Since 90% of software components are open source, purl was the natural choice to be the basis for the SBOM Forum’s proposal. However, as you’ll see if you read our whole proposal, we have utilized the unique properties of purl to incorporate names for proprietary (or “closed source") software into the proposal as well, utilizing SWID tags (I plan to discuss this in a post in the near future).

Purl is unique among identifiers in that it doesn’t require a centralized database. How is that possible? Here’s how we answer that question in our proposal:

Our solution is based on…the distinction between intrinsic and extrinsic identifiers. As described in an excellent article[1], extrinsic identifiers “use a register to keep the correspondence between the identifier and the object”, meaning that what binds the identifier to what it identifies is an entry in a central register. The only way to learn what an extrinsic identifier refers to is to make a query to the register; the identifier itself carries no information about its object.

A paradigmatic example of an extrinsic identifier is Social Security numbers. These are maintained in a single registry (presumably duplicated for resiliency purposes) by the Social Security Administration. When a baby is born or an immigrant is given permission to work  in the US, their number is assigned to them. The only way the person “behind” a Social Security number can be identified is by making a query to the central registry (which of course is not normally permitted) or by hacking into the registry.

By contrast, intrinsic identifiers “are intimately bound to the designated object”. They don’t need a register; the object itself provides all the information needed to create a unique identifier. What  intrinsic identifiers need is an agreed-on standard for how that information will be represented. Once a standard is agreed on, anyone who has knowledge of the object can create an identifier that will be recognizable to anyone in the world, as long as both creator and user of the identifier follow the same standard.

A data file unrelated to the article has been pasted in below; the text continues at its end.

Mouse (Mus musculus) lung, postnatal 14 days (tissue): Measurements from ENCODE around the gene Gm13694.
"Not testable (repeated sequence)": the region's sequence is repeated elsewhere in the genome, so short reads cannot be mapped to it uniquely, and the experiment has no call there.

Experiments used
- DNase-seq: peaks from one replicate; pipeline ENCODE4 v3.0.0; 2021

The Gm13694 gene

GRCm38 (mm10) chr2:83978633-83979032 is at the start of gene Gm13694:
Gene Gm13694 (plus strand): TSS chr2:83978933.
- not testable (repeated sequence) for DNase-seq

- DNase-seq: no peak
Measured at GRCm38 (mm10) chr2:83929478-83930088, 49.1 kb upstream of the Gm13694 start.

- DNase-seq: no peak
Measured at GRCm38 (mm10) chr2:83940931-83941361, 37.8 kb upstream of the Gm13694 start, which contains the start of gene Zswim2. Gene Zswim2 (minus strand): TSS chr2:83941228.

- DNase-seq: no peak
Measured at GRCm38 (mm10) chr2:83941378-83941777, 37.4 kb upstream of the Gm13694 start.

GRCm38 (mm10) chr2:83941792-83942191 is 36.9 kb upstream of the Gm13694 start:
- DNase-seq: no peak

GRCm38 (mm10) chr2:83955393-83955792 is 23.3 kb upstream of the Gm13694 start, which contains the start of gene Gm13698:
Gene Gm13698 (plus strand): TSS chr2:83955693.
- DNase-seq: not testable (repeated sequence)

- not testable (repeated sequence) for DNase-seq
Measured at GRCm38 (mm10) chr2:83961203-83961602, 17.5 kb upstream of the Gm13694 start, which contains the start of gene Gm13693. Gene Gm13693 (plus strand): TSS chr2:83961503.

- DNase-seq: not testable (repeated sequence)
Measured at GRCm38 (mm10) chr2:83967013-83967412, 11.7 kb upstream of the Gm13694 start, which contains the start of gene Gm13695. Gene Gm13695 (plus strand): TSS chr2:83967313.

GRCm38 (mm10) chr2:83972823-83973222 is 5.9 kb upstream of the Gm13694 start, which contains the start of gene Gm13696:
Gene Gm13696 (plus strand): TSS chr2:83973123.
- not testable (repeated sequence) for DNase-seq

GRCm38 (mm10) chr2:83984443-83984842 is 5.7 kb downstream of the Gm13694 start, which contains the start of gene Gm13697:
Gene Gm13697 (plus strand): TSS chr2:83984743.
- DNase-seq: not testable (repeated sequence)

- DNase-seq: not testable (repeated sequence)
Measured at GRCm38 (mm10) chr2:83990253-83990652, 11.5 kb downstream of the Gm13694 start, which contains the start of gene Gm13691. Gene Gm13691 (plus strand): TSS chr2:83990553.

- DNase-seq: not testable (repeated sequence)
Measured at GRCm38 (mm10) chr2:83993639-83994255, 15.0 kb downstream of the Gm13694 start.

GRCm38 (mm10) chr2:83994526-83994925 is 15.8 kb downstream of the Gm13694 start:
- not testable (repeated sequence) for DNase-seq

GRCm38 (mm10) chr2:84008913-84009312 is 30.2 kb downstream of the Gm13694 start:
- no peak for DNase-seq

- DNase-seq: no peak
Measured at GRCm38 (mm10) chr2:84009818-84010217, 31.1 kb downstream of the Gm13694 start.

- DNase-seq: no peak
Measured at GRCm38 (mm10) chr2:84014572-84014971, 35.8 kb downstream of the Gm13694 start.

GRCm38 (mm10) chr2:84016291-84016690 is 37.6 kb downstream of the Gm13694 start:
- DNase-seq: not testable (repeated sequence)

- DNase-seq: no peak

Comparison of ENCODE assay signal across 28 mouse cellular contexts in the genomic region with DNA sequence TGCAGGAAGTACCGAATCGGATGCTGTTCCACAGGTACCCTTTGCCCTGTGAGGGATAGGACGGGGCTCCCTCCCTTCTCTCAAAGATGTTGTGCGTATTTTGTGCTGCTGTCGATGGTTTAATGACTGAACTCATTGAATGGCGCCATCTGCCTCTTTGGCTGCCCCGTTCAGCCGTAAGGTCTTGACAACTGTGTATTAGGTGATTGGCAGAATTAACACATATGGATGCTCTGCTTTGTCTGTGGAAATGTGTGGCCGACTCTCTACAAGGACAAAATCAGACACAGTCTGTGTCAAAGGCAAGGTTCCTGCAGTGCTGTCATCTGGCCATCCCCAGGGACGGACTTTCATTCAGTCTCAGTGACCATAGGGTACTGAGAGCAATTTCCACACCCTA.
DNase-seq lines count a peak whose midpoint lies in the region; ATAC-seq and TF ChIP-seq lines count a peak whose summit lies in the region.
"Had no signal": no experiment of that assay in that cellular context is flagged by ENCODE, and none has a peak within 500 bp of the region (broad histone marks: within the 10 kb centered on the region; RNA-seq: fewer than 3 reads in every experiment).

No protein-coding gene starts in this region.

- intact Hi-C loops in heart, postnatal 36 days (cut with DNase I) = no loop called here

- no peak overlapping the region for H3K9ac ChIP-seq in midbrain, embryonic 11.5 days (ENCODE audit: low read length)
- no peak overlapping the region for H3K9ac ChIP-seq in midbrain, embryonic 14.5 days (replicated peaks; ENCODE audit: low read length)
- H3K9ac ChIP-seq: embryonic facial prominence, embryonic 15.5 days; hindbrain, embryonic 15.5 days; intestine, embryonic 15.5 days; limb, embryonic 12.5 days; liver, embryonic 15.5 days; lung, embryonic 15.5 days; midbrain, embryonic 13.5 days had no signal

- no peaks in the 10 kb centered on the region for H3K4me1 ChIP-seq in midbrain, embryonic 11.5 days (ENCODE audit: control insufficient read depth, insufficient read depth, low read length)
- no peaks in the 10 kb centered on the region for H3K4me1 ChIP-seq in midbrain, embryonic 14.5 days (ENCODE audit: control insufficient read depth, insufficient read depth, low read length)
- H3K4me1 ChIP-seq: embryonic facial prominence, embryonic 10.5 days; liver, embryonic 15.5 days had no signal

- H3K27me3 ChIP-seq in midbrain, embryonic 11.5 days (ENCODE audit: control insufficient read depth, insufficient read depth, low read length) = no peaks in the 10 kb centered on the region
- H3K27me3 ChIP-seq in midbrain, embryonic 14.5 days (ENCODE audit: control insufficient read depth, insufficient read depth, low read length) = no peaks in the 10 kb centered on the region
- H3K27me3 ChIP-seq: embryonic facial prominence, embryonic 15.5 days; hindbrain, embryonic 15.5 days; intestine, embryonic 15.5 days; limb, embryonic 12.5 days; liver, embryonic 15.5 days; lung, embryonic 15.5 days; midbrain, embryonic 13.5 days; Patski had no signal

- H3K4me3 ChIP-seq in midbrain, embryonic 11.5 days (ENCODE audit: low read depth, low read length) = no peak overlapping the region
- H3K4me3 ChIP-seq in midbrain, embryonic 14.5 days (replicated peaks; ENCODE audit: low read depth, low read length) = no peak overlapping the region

An example of an intrinsic identifier is the name of a simple chemical compound. As the article states, “We learned in high school that we do not need a register that attributes different identifiers to all possible chemical compounds. It’s enough to learn once and for all the standard nomenclature[2], which ensures that a spoken or written chemical name leaves no ambiguity concerning which chemical compound the name refers to. For example, the formula for table salt is written NaCl, and read sodium chloride.”

In other words, simply knowing information about the makeup of a simple chemical compound is sufficient to create a name for the compound, which will be understandable by chemists that speak any language - as long as you follow the standard when you create the name. NaCl refers to table salt, no matter where you are or what language you speak[3].

An example of an extrinsic identifier that is very pertinent to our proposal is a CPE name. CPE names are assigned by a central authority (NIST) and stored in a register. Whenever a user searches for a CPE name in the National Vulnerability Database, the register is searched to determine which entry  the name refers to.

Only CVE Numbering Authorities (CNA) authorized by NIST may create CPE names; currently, there are around 200 CNAs, mostly software suppliers or cybersecurity service providers. Organizations that wish to report a CVE (vulnerability), but do not themselves have a CNA on staff and are unable to identify an appropriate CNA to do this, may submit their requests to the MITRE Corporation “CNA of Last Resort”, which will identify an appropriate CNA to process the request.